The trial court in granting summary judgment relied on two equitable doctrines, estoppel and reformation. With regard to estoppel the trial court stated:

Justice and equity require the court to estop 25 Corp. and NL Industries from asserting that the Lakes Claim is or was void as to the barite mined within the vertical boundaries of the claim, except as to 25 Corp.’s 25% interest.

On the estoppel issue the court relied on Noble Gold Mines Co. v. Olsen, 57 Nev. 448, 66 P.2d 1005 (1937). Noble is similar to this case in that the defendants had located a mining claim believed to be on federal land but which turned out to be on plaintiff’s private land. The evidence in Noble showed that the property owner suspected that mining work was being performed by others on his property. He took no action to determine if the work was being done on his property and simply allowed it to continue. The lower court determined that the owner was estopped from asserting title against those making the improvement. The court in its opinion noted:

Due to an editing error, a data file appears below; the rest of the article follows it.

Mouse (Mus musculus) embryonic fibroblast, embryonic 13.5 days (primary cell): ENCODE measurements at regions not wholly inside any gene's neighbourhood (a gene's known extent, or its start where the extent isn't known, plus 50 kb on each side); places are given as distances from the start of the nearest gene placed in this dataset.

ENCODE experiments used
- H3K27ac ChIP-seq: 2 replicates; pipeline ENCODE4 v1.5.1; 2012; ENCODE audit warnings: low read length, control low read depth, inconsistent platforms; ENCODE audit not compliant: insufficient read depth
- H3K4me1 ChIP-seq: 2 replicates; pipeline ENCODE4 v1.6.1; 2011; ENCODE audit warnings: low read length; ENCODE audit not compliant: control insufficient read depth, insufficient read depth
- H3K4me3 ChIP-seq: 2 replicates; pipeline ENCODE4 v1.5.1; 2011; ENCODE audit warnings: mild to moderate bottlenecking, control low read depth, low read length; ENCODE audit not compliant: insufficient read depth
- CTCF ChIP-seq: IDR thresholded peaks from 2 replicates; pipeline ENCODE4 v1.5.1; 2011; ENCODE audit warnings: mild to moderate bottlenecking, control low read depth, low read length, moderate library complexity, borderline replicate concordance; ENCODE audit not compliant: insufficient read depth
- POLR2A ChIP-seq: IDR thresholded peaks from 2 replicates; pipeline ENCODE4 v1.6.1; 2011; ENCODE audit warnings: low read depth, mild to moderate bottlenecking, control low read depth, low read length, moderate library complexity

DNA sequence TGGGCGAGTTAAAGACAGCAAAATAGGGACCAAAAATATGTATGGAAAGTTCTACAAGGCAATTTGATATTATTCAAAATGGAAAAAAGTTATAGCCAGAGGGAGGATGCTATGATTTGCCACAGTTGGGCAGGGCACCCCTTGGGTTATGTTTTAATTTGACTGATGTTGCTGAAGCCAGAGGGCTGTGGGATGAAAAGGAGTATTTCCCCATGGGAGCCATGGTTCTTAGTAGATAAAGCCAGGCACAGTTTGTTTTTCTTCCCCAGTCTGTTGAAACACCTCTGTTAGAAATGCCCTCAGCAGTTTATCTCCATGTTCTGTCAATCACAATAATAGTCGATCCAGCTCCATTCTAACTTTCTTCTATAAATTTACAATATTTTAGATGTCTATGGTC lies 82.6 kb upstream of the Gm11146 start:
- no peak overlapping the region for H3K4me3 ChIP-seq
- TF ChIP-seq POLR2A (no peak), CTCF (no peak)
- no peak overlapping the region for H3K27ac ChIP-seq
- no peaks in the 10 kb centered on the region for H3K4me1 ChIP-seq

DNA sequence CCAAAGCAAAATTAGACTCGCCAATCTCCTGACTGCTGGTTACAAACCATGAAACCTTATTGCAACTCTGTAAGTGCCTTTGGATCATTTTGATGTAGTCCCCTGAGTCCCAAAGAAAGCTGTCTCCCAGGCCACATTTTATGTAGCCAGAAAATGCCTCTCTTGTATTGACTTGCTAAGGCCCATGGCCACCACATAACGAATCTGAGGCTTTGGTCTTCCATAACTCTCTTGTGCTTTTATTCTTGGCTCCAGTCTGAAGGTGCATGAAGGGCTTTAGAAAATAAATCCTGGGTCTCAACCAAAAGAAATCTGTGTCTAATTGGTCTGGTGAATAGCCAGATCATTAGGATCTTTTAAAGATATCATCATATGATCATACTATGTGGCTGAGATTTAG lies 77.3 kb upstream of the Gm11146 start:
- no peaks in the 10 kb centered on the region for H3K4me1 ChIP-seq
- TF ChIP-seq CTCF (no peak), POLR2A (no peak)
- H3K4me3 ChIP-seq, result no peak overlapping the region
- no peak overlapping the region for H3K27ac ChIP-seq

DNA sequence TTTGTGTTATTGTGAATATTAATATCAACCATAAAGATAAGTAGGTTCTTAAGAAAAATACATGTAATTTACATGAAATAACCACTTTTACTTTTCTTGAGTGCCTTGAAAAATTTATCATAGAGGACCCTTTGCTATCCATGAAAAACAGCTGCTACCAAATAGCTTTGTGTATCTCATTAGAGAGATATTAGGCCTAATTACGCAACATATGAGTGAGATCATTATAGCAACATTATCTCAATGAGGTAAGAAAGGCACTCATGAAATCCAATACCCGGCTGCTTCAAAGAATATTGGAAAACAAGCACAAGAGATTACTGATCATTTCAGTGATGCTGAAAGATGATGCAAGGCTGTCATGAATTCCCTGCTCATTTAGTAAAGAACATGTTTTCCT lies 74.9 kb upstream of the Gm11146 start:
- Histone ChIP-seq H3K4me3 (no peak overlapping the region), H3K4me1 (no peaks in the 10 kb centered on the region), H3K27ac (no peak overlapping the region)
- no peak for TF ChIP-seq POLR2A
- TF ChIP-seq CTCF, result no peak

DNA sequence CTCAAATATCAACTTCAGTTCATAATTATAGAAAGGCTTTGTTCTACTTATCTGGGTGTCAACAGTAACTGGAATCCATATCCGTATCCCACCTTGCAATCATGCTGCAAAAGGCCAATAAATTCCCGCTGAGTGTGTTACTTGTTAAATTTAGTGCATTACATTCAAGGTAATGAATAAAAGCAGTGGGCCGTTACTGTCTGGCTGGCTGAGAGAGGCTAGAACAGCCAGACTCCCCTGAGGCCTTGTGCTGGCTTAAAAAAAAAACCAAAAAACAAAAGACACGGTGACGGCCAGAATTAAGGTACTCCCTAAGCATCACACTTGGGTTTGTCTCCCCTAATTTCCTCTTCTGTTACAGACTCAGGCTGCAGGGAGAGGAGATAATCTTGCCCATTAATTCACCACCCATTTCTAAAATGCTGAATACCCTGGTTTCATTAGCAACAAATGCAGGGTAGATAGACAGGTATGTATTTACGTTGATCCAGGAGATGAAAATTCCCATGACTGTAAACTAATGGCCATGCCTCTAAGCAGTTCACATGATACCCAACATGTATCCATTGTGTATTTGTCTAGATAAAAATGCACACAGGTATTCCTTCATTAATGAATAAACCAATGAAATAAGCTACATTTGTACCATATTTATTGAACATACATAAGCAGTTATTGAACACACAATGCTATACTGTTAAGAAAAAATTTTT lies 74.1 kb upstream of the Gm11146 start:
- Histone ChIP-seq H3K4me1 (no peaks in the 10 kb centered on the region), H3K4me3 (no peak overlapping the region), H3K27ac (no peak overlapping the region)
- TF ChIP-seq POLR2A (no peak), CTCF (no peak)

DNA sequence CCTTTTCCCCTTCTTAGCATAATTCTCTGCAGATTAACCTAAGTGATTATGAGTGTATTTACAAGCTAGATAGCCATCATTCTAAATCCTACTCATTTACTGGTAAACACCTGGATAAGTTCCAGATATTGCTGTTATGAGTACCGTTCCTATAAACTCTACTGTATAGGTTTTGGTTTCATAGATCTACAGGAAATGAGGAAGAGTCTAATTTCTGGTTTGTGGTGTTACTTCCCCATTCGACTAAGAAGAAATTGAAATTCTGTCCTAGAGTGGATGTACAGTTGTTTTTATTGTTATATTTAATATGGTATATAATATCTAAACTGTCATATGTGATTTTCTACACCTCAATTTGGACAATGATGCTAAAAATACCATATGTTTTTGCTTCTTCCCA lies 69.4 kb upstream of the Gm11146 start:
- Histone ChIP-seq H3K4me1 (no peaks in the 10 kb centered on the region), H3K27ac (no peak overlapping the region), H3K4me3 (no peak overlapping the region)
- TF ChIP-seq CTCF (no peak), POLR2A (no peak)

In considering each individual case, the courts should keep in mind the purpose of . . . equitable estoppel, which is to prevent a party from asserting his legal rights when he has so conducted himself that it would be contrary to equity and good conscience for him to allege and prove such rights.

57 Nev. at 462, 66 P.2d at 1010.

It certainly does not appear here, as a matter of law, that either 25 Corporation or NL Industries were guilty of such conduct as to make it contrary to equity and good conscience for them to claim a right in the mining property in question.

In the opinion of the trial court it appears that information was available as early as 1972 which would have shown all parties that the claim was on fee land. It also appears that a survey report was done in 1972, paid for jointly by 25 Corporation, the Marvels and Jones. There is also evidence which would support a

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finding that 25 Corporation was never made aware of this survey and that none of the parties was aware of the full legal implications of the survey. The significance of the 1972 report, then, is questionable.

In Cheqer, Inc. v. Painters and Decorators, 98 Nev. 609, 655 P.2d 996 (1982), this court held that equitable estoppel consists of four elements:

1. The party to be estopped must be apprised of the true facts;
2. He must intend that his conduct shall be acted upon, or must so act that the party asserting estoppel has the right to believe it was so intended;